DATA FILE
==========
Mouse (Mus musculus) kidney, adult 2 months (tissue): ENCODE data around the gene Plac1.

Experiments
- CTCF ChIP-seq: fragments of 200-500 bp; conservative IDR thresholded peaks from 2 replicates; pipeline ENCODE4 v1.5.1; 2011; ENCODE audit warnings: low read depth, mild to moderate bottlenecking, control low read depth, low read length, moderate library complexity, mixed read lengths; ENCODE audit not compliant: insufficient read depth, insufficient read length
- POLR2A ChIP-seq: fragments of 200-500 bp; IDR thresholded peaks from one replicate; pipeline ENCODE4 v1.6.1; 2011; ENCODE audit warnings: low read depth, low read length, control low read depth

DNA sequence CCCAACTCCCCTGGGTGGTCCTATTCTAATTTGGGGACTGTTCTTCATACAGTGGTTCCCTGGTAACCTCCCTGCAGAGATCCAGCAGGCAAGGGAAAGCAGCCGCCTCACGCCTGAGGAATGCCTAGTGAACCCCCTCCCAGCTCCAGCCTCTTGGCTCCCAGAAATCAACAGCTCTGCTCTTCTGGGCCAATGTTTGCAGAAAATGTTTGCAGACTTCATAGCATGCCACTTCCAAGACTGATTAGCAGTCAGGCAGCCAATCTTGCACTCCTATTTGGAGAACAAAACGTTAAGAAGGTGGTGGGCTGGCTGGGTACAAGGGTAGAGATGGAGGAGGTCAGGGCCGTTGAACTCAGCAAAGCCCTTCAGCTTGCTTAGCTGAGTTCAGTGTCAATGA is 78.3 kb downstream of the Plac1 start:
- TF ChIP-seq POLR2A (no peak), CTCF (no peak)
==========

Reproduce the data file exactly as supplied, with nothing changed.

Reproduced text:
Mouse (Mus musculus) kidney, adult 2 months (tissue): ENCODE data around the gene Plac1.

Experiments
- CTCF ChIP-seq: fragments of 200-500 bp; conservative IDR thresholded peaks from 2 replicates; pipeline ENCODE4 v1.5.1; 2011; ENCODE audit warnings: low read depth, mild to moderate bottlenecking, control low read depth, low read length, moderate library complexity, mixed read lengths; ENCODE audit not compliant: insufficient read depth, insufficient read length
- POLR2A ChIP-seq: fragments of 200-500 bp; IDR thresholded peaks from one replicate; pipeline ENCODE4 v1.6.1; 2011; ENCODE audit warnings: low read depth, low read length, control low read depth

DNA sequence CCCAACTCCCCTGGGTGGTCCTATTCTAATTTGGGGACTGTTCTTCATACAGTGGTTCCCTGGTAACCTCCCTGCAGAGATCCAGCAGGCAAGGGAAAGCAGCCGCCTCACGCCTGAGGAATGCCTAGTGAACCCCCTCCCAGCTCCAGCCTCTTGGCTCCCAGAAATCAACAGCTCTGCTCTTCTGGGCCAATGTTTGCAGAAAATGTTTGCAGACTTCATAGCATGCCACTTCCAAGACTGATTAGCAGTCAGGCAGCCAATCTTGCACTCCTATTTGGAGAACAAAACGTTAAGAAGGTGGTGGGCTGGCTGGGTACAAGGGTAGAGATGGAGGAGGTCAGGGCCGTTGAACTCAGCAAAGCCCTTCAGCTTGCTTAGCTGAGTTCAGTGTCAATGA is 78.3 kb downstream of the Plac1 start:
- TF ChIP-seq POLR2A (no peak), CTCF (no peak)